So last week, T and I were watching Two Broke Girls (in German, of course) and it struck me how do Germans adapt American television shows to appeal to their non-American audiences.
What do I mean?
Well, in terms of comedy, the jokes are normally translated directly from English to German. For the most part the jokes work (because Germans and Americans have a similar sense of humor)….unfortunately some reference slip through….
An example of this was while watching How I Met Your Mother – Barney once referred to Ted as Ellen DeGeneres because he wore Chucks with a suit. I laughed but T didn’t get it….obviously Ellen isn’t as big in Germany as back home.
Anyway, even the thought the jokes work on Two Broke Girls, there are still some aspects that get changed.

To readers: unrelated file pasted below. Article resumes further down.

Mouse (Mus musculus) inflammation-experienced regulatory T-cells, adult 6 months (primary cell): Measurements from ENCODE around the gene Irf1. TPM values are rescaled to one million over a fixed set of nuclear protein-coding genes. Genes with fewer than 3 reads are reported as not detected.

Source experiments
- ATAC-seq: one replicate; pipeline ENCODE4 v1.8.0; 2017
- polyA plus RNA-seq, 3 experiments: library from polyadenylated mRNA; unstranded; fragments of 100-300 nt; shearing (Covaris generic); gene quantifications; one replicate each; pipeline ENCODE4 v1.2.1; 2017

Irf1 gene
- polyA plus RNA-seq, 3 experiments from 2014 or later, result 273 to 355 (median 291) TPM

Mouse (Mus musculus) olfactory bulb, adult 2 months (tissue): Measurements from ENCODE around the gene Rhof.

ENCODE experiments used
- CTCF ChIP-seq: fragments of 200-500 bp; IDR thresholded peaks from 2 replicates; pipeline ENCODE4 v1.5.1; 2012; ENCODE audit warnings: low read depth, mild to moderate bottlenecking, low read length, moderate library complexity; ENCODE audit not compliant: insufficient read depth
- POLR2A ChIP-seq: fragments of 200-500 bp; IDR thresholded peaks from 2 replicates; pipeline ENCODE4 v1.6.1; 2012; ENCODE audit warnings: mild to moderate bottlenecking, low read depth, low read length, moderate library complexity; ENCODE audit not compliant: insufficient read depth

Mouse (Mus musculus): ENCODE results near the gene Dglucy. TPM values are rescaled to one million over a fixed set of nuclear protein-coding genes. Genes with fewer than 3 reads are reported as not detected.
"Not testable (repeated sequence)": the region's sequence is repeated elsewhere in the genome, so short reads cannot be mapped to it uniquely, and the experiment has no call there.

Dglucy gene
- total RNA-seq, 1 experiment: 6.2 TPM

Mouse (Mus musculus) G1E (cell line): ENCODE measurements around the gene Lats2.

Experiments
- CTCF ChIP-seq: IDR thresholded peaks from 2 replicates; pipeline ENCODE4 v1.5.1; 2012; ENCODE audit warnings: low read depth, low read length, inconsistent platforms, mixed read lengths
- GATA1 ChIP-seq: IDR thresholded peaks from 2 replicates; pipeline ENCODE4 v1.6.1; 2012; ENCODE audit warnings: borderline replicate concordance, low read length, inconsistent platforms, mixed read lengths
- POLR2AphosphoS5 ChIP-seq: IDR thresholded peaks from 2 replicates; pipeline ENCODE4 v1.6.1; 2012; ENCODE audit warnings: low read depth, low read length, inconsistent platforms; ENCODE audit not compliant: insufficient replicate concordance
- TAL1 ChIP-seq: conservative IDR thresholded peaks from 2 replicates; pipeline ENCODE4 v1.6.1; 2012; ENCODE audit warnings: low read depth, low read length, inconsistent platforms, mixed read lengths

I am talking specifically about the character Sophie Kaczynski played by the ever talented Jennifer Coolidge.
She plays a Polish woman in US, but her German counterpart is Russian.
What the what?!
Not entirely sure why that is but it’s what appeals to the German audiences.
The most interesting change I have found so far is found in The Simpsons. If you remember from waaaaaaaaaaaay back in the 90s that there was a little German exchange student in Springfield who went by the name of Uter? If not, maybe this will jog your memory:
Obviously this character is a joke of what Americans in the 90s saw as a German stereotype: blonde, Lederhosen, thick Bavarian accent, and full of chocolate. This stereotype is not funny to Germans, for obvious reasons; so how to they make that character work?
They made him Swiss:
Since I live close to the Swiss border and I hear Swiss radio on occasion, the accent is hilarious even to me. It’s interesting something that you take for granted (Like Uter, for example) and you don’t think about how other countries may view them or even realize how they are being viewed.
Anyway, I thought it would be funny way to being your Monday!